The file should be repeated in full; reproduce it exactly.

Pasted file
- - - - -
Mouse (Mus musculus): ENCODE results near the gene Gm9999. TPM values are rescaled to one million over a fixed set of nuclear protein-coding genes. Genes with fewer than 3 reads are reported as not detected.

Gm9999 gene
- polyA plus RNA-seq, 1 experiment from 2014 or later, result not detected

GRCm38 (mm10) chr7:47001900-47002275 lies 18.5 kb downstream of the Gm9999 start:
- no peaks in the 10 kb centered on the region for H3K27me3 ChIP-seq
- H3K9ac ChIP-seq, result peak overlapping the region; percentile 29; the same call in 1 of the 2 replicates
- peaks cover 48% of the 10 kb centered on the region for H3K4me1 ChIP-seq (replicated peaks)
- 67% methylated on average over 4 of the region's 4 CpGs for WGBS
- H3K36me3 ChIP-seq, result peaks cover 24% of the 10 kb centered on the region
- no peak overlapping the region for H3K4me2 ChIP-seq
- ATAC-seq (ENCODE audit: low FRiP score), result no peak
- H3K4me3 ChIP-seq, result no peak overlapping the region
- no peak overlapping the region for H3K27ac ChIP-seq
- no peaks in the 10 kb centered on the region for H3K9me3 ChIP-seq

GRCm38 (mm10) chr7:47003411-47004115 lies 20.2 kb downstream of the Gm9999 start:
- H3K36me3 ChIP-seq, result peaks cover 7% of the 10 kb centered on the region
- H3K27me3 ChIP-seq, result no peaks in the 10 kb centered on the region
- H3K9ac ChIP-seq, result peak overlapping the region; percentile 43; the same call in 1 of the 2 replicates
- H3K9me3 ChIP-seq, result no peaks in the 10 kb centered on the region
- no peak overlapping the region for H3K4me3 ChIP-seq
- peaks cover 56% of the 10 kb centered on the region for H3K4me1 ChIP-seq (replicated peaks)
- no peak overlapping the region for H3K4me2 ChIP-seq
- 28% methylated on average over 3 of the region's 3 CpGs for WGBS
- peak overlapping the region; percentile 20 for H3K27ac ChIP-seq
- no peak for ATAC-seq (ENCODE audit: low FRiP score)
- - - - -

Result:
Mouse (Mus musculus): ENCODE results near the gene Gm9999. TPM values are rescaled to one million over a fixed set of nuclear protein-coding genes. Genes with fewer than 3 reads are reported as not detected.

Gm9999 gene
- polyA plus RNA-seq, 1 experiment from 2014 or later, result not detected

GRCm38 (mm10) chr7:47001900-47002275 lies 18.5 kb downstream of the Gm9999 start:
- no peaks in the 10 kb centered on the region for H3K27me3 ChIP-seq
- H3K9ac ChIP-seq, result peak overlapping the region; percentile 29; the same call in 1 of the 2 replicates
- peaks cover 48% of the 10 kb centered on the region for H3K4me1 ChIP-seq (replicated peaks)
- 67% methylated on average over 4 of the region's 4 CpGs for WGBS
- H3K36me3 ChIP-seq, result peaks cover 24% of the 10 kb centered on the region
- no peak overlapping the region for H3K4me2 ChIP-seq
- ATAC-seq (ENCODE audit: low FRiP score), result no peak
- H3K4me3 ChIP-seq, result no peak overlapping the region
- no peak overlapping the region for H3K27ac ChIP-seq
- no peaks in the 10 kb centered on the region for H3K9me3 ChIP-seq

GRCm38 (mm10) chr7:47003411-47004115 lies 20.2 kb downstream of the Gm9999 start:
- H3K36me3 ChIP-seq, result peaks cover 7% of the 10 kb centered on the region
- H3K27me3 ChIP-seq, result no peaks in the 10 kb centered on the region
- H3K9ac ChIP-seq, result peak overlapping the region; percentile 43; the same call in 1 of the 2 replicates
- H3K9me3 ChIP-seq, result no peaks in the 10 kb centered on the region
- no peak overlapping the region for H3K4me3 ChIP-seq
- peaks cover 56% of the 10 kb centered on the region for H3K4me1 ChIP-seq (replicated peaks)
- no peak overlapping the region for H3K4me2 ChIP-seq
- 28% methylated on average over 3 of the region's 3 CpGs for WGBS
- peak overlapping the region; percentile 20 for H3K27ac ChIP-seq
- no peak for ATAC-seq (ENCODE audit: low FRiP score)